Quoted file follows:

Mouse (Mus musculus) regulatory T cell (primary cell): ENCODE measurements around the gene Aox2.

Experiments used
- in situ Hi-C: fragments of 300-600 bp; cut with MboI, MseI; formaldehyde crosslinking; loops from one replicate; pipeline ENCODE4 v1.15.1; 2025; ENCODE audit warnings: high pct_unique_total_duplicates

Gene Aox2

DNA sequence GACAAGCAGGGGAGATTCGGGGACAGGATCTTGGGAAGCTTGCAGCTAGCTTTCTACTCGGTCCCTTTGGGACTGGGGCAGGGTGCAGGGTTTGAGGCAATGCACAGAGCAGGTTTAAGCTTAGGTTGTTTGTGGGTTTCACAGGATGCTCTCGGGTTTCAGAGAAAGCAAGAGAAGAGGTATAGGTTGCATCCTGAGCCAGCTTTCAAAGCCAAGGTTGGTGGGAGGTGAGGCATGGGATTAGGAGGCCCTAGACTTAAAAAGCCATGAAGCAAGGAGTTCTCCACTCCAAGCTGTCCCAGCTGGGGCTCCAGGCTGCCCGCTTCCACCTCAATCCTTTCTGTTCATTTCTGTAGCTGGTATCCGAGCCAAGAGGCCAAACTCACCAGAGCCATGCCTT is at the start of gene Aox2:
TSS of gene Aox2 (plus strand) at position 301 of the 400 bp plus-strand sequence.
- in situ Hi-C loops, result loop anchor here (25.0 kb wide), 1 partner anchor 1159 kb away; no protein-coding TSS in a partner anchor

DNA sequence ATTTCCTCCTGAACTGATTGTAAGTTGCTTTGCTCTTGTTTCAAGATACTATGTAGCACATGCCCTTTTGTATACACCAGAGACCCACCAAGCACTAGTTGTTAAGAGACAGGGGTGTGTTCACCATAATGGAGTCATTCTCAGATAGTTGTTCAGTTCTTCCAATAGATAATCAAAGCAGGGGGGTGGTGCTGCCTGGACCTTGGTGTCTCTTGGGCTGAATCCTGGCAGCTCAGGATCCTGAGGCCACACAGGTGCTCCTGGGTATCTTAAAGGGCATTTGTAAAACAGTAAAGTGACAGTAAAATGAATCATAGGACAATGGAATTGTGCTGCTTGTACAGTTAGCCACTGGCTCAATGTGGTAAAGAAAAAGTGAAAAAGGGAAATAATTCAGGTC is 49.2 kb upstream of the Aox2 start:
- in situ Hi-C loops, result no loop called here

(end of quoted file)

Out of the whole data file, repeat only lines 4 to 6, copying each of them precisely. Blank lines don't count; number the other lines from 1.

Gene Aox2

DNA sequence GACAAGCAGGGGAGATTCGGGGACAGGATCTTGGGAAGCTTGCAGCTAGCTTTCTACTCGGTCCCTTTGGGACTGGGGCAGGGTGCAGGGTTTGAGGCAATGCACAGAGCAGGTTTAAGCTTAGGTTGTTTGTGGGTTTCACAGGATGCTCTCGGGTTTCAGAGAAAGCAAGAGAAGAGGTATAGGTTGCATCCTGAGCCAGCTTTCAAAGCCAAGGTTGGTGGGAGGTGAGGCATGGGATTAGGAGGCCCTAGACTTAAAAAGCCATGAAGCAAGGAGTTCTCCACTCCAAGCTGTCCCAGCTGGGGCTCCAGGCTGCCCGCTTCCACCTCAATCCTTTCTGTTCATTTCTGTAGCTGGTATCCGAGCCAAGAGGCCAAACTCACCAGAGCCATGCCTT is at the start of gene Aox2:
TSS of gene Aox2 (plus strand) at position 301 of the 400 bp plus-strand sequence.